Brian Sexton didn’t know what he was working on when he decided to digitize the Friedens Cemetery for the Eagle Scout project.
He had a general idea of the process he was experiencing and estimated that it would take two years. Given that a pandemic occurred during the project, it took about six months longer than his estimate.
Sexton, a member of Longswamp Loop 5757, sponsored by Mertztown’s Longswamp UCC, said:
The Friedens Cemetery in Olay has 3,000 cemeteries dating back to 1805.
For Sexton, it meant transferring records of about 5,000 people buried there, which were stored on faded notebook cards and documented on cardboard-mounted maps. He entered the information into a spreadsheet and then into a database.
Sexton wanted to digitize the records and map the graveyard so that visitors could scan the QR code on their mobile phones to find the grave. He started the project at Brandywine Heights High School as a 14-year-old freshman. He is now a senior.
Even those who oversaw such projects were worried that it would take him so long that he would lose interest, his mother, Sherry Sexton, said.
He played multiple sports and suppressed part-time work. He ended earlier this year with the encouragement of his parents and a group of advisors, including two Kutztown University professors to help him understand the technology.
As he went deeper into the project, Sexton had to go to the graveyard board and sort out any conflicting information he found.
He also had to raise money to pay for subscriptions to computers, printers, and mapping services. He sold a wooden snowman and apple dumplings made with the help of his family.
Donations will be paid over a three-year period of server software and the online service of ArcGIS, an online geographic information system service.
Sexton spent a great deal of time counting the scanned graveyard records on his computer as a digital backup. The data was then used as a rough database and provided the basis for documenting thousands of graveyard plots.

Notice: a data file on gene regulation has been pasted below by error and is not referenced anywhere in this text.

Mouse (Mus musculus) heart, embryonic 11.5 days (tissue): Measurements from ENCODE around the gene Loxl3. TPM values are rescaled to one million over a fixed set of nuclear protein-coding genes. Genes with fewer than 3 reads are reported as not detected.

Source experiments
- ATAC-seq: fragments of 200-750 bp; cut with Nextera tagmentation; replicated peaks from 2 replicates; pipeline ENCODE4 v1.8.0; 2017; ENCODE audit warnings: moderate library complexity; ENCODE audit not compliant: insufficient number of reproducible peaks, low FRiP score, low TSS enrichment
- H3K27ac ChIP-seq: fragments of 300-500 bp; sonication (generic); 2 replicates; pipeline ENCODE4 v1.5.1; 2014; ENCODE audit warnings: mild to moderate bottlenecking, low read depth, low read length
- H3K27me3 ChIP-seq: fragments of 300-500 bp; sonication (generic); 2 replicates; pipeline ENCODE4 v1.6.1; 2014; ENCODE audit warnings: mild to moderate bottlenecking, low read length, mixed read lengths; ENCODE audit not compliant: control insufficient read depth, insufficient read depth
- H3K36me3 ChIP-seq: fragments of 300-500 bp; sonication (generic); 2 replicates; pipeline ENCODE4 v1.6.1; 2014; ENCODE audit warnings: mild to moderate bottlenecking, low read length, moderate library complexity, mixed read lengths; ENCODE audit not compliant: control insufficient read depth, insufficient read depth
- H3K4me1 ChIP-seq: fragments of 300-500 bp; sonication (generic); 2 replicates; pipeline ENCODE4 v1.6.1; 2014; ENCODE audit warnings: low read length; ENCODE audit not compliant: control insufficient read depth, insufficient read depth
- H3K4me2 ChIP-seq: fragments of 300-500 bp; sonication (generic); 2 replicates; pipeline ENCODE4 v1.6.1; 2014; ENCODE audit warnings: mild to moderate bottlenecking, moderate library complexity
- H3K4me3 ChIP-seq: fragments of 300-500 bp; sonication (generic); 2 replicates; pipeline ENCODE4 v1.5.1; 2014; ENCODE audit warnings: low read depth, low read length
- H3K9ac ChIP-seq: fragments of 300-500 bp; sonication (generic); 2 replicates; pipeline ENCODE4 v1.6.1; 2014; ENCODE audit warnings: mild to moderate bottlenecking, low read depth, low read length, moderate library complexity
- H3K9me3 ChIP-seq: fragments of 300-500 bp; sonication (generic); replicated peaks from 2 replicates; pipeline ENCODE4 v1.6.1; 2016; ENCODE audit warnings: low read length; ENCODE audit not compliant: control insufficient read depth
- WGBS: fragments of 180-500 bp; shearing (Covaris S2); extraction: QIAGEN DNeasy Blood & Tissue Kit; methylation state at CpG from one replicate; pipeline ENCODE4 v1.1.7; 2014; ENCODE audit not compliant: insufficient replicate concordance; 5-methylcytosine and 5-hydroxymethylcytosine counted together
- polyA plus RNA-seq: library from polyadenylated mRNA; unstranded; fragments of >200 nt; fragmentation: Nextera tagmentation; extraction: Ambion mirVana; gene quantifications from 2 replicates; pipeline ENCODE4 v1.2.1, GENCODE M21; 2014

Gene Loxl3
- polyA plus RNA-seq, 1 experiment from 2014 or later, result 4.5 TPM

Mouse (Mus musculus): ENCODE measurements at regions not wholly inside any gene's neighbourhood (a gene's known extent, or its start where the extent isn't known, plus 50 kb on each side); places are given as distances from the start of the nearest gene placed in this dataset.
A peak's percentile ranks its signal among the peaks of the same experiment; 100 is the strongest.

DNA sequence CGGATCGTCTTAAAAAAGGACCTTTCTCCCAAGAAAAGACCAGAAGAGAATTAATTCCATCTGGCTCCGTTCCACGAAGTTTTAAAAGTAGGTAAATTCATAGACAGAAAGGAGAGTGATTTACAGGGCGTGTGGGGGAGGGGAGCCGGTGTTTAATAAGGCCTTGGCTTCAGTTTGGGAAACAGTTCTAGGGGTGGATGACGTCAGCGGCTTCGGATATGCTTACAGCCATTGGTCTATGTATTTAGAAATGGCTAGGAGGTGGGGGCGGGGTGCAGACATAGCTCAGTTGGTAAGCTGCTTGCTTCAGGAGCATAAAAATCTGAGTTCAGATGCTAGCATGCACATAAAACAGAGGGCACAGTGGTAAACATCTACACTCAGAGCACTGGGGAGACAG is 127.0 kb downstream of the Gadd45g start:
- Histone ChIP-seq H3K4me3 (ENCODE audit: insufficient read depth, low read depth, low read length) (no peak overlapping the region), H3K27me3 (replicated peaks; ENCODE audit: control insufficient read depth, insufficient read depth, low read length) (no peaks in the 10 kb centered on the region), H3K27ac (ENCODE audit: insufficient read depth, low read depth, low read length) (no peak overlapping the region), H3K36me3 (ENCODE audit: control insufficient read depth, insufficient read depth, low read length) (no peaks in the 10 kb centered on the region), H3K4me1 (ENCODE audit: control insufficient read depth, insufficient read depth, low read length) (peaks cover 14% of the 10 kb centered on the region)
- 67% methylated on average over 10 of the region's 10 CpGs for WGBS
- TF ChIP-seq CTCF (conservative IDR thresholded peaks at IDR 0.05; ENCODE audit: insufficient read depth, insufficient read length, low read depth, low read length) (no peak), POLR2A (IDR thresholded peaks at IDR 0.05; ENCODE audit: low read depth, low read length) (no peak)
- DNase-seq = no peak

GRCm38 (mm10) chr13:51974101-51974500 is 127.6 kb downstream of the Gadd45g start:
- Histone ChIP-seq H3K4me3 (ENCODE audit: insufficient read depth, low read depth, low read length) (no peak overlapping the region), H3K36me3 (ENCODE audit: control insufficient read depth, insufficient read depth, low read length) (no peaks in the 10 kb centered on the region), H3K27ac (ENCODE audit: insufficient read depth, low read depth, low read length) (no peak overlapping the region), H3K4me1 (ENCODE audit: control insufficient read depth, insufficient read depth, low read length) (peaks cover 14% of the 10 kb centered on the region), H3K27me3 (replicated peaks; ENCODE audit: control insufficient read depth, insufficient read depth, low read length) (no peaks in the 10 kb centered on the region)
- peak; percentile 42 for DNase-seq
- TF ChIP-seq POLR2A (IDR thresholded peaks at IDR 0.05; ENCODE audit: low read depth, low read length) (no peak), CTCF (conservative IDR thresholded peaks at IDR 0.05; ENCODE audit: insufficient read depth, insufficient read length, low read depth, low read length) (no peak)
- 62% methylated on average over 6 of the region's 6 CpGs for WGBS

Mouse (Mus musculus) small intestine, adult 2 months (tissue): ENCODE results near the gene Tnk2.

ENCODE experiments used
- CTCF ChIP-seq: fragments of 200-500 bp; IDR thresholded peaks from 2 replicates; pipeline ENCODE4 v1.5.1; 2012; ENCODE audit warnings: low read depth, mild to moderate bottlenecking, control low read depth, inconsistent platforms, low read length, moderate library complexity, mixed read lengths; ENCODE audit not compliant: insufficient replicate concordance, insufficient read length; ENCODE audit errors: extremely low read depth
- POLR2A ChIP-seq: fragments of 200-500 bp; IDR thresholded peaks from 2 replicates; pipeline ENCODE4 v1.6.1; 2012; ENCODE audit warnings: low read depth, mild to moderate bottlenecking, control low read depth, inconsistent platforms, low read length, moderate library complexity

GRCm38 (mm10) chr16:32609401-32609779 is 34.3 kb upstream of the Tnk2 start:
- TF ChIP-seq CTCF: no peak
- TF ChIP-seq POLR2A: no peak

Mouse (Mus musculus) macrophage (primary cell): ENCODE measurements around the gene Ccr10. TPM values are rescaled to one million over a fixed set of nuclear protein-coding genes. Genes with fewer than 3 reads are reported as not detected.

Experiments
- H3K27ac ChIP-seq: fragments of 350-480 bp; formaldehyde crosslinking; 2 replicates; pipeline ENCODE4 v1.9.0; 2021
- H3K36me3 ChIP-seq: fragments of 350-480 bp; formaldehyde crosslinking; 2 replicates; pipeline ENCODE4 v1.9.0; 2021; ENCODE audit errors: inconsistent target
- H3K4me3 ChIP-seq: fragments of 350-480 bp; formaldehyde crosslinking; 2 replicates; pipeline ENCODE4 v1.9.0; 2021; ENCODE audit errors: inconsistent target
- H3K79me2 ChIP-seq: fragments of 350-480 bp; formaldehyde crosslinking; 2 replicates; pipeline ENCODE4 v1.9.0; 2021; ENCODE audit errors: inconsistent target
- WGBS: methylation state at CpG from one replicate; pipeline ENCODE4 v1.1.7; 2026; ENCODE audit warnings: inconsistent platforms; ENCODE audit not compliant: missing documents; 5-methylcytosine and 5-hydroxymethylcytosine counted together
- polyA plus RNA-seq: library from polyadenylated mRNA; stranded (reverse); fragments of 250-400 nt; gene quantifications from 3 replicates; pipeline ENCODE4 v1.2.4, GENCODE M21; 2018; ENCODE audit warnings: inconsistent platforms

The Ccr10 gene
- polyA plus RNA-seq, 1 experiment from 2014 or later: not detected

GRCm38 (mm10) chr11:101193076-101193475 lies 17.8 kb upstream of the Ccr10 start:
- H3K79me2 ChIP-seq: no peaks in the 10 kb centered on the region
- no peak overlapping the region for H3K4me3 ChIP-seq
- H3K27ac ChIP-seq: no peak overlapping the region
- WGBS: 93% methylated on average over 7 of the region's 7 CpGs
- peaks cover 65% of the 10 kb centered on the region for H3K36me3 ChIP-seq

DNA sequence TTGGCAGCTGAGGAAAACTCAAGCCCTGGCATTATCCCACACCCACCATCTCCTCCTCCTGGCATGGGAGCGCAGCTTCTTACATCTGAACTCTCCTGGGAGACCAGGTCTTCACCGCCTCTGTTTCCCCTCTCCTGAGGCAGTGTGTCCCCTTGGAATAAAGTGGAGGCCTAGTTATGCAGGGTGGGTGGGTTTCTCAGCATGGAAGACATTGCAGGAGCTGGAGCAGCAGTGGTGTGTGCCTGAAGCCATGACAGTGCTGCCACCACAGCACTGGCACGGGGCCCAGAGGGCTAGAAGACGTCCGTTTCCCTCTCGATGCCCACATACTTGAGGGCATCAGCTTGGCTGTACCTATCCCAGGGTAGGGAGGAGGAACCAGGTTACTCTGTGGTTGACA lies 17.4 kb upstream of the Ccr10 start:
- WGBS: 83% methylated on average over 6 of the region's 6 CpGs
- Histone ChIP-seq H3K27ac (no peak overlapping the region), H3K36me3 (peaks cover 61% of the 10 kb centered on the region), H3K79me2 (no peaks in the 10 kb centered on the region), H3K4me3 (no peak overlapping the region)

Next, I helped my fellow Scouts and their families take pictures of the next step: all the tombstones and plots. Approximately 20 volunteers each wore clipboards, data recording sheets, pens, cameras, and light meals to collect data from 14 acres of graveyards.
Each volunteer was asked to photograph and write down all the details on the tombstone (section number, name, date of birth, Masonic lodge, army, etc.).
Second, the most time-consuming part was in Sexton. He took all this handwritten data, verified it against the graveyard records, and added it to the database.
As he progressed, the family reaffirmed about 4,000 entries following his work.
The oldest tomb is the A62, the tomb of Laura Schlotmann, born in 1804 and died in 1805.
Sarah Schlotmann, who died in 1827 at the age of 5, is also buried. Hannah Schlotmann, who died in 1860 at the age of 91, and Alexander Schlotmann, who died in 1845 at the age of 86.
Sexton is said to have exceeded his expectations for the project. It was an important project to say that his mother grew out of a connection with Frieden’s United Church of Christ.
“The results help the community,” he said. “Now anyone can easily find relatives.”
To view a map of Frieden’s Cemetery: https://arcg.is/1mDP0b1.
Teens create a digital map of a historic cemetery
Source link Teens create a digital map of a historic cemetery